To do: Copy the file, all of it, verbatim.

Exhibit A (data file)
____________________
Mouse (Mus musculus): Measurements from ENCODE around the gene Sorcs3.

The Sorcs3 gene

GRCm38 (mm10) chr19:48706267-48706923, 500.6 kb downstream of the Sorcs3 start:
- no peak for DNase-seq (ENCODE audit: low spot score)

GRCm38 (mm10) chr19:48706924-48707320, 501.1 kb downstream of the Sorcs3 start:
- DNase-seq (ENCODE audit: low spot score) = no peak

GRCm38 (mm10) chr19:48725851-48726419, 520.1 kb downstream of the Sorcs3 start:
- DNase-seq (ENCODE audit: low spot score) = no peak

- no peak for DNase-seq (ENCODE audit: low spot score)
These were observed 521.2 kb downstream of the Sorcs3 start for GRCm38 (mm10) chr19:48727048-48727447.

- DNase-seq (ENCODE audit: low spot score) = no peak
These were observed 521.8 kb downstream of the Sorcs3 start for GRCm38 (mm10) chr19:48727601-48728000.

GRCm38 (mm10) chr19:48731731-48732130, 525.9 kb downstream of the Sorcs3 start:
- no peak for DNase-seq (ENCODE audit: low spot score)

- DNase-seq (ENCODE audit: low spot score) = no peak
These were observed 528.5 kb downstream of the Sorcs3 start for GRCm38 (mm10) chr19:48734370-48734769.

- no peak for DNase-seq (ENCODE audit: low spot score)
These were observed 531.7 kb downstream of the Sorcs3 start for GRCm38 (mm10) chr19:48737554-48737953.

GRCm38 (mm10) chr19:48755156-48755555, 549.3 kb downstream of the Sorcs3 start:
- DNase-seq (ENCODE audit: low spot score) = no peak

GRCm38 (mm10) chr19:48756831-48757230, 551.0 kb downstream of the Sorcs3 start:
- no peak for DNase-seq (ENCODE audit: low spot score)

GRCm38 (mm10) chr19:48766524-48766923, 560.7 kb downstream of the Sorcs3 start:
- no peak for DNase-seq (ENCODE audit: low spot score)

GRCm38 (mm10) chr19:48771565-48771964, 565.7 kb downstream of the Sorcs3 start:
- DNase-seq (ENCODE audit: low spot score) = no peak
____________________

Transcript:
Mouse (Mus musculus): Measurements from ENCODE around the gene Sorcs3.

The Sorcs3 gene

GRCm38 (mm10) chr19:48706267-48706923, 500.6 kb downstream of the Sorcs3 start:
- no peak for DNase-seq (ENCODE audit: low spot score)

GRCm38 (mm10) chr19:48706924-48707320, 501.1 kb downstream of the Sorcs3 start:
- DNase-seq (ENCODE audit: low spot score) = no peak

GRCm38 (mm10) chr19:48725851-48726419, 520.1 kb downstream of the Sorcs3 start:
- DNase-seq (ENCODE audit: low spot score) = no peak

- no peak for DNase-seq (ENCODE audit: low spot score)
These were observed 521.2 kb downstream of the Sorcs3 start for GRCm38 (mm10) chr19:48727048-48727447.

- DNase-seq (ENCODE audit: low spot score) = no peak
These were observed 521.8 kb downstream of the Sorcs3 start for GRCm38 (mm10) chr19:48727601-48728000.

GRCm38 (mm10) chr19:48731731-48732130, 525.9 kb downstream of the Sorcs3 start:
- no peak for DNase-seq (ENCODE audit: low spot score)

- DNase-seq (ENCODE audit: low spot score) = no peak
These were observed 528.5 kb downstream of the Sorcs3 start for GRCm38 (mm10) chr19:48734370-48734769.

- no peak for DNase-seq (ENCODE audit: low spot score)
These were observed 531.7 kb downstream of the Sorcs3 start for GRCm38 (mm10) chr19:48737554-48737953.

GRCm38 (mm10) chr19:48755156-48755555, 549.3 kb downstream of the Sorcs3 start:
- DNase-seq (ENCODE audit: low spot score) = no peak

GRCm38 (mm10) chr19:48756831-48757230, 551.0 kb downstream of the Sorcs3 start:
- no peak for DNase-seq (ENCODE audit: low spot score)

GRCm38 (mm10) chr19:48766524-48766923, 560.7 kb downstream of the Sorcs3 start:
- no peak for DNase-seq (ENCODE audit: low spot score)

GRCm38 (mm10) chr19:48771565-48771964, 565.7 kb downstream of the Sorcs3 start:
- DNase-seq (ENCODE audit: low spot score) = no peak